“That exists?!”…….

Is usually the reaction when I refer a woman to a pelvic floor physiotherapist. YES! And, they can improve your quality of life in monumental ways. Serious.

If you’ve been reading my work or training with me for while you know I tend to go on and on (and on) and pelvic floor physiotherapy. It’s fascinating, and I believe a major missing piece of the puzzle for so many women in pregnancy and post-pregnancy.

Especially in North America. In some other countries of the world, women are automatically given pelvic floor “re-education” sessions with doctors and physio’s following the birth of their babies. All paid for.

Here? Most don’t know it even exists.

This means so many women live for years and years in pain, carrying extra pairs of underwear with them wherever they go, having worsening symptoms with subsequent pregnancies, avoiding exercise classes and social events because of potentially embarrassing situations.

All when there is so much treatment that can be done! A trusted pelvic floor or women’s health physio can be a really important tool to keep close.

To give you a clearer idea of why you might see a physio, what will happen at your first appointment, and why kegels are not the whole story, I called in one of my fave Calgary pelvic floor physio’s, Samantha Cattach, to give you the run down.

Take it away, Sam!


What is pelvic health physiotherapy?

Pelvic health is a growing field of physiotherapy that focuses on the prevention and treatment of pelvic floor dysfunction.

While both men and women can experience pelvic floor issues, women are often more at risk due to our anatomy and the extra loads placed on the body by pregnancy and childbirth.

And while “Kegels” have become a blanket prescription as the cure for all pelvic floor problems, unfortunately, it is not quite that simple.

For a large majority of us, doing these repetitive, isolated pelvic floor contractions can actually be more harmful than helpful.

Rarely are our muscles just ‘weak’ but more commonly they are hypertonic (tight) or too short.

One of my roles as a pelvic health physio is to provide education and treatment for the pelvic floor and core muscles and how they function as part of the whole body.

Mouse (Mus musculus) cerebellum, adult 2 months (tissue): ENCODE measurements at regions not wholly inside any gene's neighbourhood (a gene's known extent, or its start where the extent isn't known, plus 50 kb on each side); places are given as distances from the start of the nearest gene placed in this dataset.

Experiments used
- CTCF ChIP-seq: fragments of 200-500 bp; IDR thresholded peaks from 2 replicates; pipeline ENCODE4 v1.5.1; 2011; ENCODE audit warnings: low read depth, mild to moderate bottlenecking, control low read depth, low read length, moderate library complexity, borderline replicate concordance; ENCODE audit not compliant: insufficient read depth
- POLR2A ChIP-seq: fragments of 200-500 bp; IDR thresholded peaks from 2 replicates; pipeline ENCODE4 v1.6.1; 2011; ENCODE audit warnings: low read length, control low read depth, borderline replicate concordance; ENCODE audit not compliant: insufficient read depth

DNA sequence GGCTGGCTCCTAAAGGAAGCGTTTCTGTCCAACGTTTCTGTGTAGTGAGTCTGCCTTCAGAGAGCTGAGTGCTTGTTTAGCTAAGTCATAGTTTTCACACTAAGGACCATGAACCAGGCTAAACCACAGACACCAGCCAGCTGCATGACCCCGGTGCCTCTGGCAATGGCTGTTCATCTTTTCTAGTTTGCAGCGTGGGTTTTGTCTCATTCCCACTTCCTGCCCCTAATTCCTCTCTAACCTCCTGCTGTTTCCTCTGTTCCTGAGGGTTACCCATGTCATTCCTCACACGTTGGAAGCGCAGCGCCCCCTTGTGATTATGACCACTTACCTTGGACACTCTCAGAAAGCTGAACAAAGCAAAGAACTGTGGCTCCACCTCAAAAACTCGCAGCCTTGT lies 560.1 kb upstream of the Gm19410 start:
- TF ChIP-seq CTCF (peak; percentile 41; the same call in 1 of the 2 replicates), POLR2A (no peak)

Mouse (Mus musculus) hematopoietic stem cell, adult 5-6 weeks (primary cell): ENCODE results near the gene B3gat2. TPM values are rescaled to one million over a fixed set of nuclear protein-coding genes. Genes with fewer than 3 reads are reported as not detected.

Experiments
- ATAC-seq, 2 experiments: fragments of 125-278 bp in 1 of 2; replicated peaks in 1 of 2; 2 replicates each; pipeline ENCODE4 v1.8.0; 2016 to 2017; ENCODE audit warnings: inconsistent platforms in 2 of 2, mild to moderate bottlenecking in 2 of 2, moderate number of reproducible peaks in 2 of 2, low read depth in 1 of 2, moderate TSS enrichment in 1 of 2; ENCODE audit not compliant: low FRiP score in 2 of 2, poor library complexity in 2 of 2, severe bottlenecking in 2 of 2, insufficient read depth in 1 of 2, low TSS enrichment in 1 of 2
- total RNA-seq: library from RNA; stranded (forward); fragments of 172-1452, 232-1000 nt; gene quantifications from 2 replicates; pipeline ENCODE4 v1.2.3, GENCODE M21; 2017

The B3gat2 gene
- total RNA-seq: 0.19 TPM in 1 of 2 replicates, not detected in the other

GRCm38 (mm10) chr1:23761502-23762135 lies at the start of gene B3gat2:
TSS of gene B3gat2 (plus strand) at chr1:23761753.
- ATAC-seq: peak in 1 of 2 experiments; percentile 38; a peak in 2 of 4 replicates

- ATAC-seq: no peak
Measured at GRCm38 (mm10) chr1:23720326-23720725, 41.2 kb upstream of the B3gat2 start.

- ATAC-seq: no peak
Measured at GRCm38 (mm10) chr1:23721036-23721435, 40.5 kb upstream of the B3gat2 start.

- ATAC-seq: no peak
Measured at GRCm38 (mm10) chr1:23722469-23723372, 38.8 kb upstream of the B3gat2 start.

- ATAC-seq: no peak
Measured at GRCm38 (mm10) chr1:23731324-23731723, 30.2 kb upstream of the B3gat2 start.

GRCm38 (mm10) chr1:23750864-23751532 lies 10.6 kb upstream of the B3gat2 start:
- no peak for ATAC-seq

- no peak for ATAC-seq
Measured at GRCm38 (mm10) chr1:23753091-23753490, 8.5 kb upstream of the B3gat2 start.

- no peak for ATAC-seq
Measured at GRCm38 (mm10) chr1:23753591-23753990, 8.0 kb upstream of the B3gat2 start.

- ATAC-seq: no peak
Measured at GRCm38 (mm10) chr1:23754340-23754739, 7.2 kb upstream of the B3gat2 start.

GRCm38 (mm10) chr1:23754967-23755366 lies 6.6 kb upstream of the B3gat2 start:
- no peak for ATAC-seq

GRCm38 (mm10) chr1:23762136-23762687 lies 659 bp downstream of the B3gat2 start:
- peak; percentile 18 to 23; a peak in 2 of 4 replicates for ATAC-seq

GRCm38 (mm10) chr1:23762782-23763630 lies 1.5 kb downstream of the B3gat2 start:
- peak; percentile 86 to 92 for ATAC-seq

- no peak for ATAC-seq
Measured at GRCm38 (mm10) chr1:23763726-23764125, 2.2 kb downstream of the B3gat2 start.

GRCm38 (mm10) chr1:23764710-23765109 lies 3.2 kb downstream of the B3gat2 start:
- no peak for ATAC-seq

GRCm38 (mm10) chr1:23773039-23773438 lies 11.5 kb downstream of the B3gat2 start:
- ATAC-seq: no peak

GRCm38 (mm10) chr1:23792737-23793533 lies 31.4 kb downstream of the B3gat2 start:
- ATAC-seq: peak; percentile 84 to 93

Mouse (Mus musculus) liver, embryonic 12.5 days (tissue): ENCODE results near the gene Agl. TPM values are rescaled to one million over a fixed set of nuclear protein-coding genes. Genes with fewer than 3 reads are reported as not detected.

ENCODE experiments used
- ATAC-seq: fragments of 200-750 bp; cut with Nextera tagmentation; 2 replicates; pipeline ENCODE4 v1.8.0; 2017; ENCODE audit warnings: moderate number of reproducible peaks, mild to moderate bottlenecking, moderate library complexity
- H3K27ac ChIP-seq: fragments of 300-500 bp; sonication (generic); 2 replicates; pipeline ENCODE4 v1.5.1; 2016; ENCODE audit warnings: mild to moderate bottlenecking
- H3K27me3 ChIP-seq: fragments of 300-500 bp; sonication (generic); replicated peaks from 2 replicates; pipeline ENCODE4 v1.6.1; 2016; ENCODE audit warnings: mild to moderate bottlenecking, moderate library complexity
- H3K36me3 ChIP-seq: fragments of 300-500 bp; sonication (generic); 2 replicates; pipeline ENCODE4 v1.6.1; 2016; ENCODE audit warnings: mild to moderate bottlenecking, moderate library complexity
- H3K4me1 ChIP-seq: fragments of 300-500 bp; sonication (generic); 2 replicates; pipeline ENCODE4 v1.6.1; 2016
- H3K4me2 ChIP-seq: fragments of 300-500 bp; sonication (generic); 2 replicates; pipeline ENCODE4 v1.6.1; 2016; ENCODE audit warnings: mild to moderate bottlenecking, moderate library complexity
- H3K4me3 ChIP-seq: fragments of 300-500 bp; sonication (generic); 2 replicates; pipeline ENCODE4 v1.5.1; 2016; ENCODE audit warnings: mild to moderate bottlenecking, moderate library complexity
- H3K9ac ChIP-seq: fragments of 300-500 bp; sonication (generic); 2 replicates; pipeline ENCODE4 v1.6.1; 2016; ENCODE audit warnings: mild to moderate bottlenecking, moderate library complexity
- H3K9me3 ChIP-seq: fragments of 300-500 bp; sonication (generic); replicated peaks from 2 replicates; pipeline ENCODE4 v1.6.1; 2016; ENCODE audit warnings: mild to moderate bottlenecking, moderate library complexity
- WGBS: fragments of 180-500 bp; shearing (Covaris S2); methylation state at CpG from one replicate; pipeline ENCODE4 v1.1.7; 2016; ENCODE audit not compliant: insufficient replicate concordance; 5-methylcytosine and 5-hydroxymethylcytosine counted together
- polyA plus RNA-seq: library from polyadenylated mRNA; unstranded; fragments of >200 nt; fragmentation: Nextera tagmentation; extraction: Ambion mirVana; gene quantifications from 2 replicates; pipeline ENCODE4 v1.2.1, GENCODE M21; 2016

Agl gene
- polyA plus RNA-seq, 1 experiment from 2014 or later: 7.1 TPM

Their main roles include providing support your pelvic organs, optimizing bladder, bowel and sexual function and contributing to core stability for your pelvis and spine.

Here are some of the conditions I commonly see:


  • Education and preparation during pregnancy to optimize labour and delivery and decrease the risk of postpartum complications
  • Treatment of pregnancy-related pelvic girdle pain, including pubic symphysis and sacroiliac joint pain
  • Bowel and bladder issues (eg. incontinence, urgency, constipation or pain)


  • Postpartum proactive check-ups and pelvic floor rehabilitation for optimal recovery prior to returning to pre-pregnancy workouts
  • Perineal tearing
  • Diastasis Recti – abdominal separation
  • Urinary urgency, frequency and incontinence
  • Bowel incontinence or constipation
  • Pelvic organ prolapse
  • Pelvic pain (eg. SIJ, lower back, tailbone pain)
  • Prolonged discomfort or pain with intercourse

What should you expect at your pelvic health physio visit?

As we are physiotherapists first and foremost, the structure of a pelvic health visit is similar to an orthopaedic or musculoskeletal visit in a private room.

The visit begins with taking a detailed history of your current symptoms and past history of pregnancies, injury, pain and bladder and bowel function.

This is then followed by a physical assessment which may or may not include an internal exam at the first session.

The internal exam generally does not involve a speculum, rather just a gloved finger.

This allows us to assess for prolapse, how well the pelvic floor muscles are able to contract and relax, as well as the muscle tone and any possible restrictions from scar tissue.

The internal component can also be used to treat and retrain the pelvic floor muscles.

While both the history taking and the physical assessment are very important, as the patient you do not have to do any assessment that you are not comfortable with.

I always include some education and will often begin a home program on the first visit.

However, it is also important to know that every therapist has their own approach, even though we have similar training!


Canada: http://www.physiotherapy.ca/About-Physiotherapy/Find-a-Therapist-Directory

USA: http://www.womenshealthapta.org/pt-locator/

UK: http://www.csp.org.uk/your-health/find-physio/physio2u

Australian: http://www.physiotherapy.asn.au/APAWCM/Controls/FindaPhysio.aspx

New Zealand: http://physiotherapy.org.nz/about-physiotherapy/find-a-physio/


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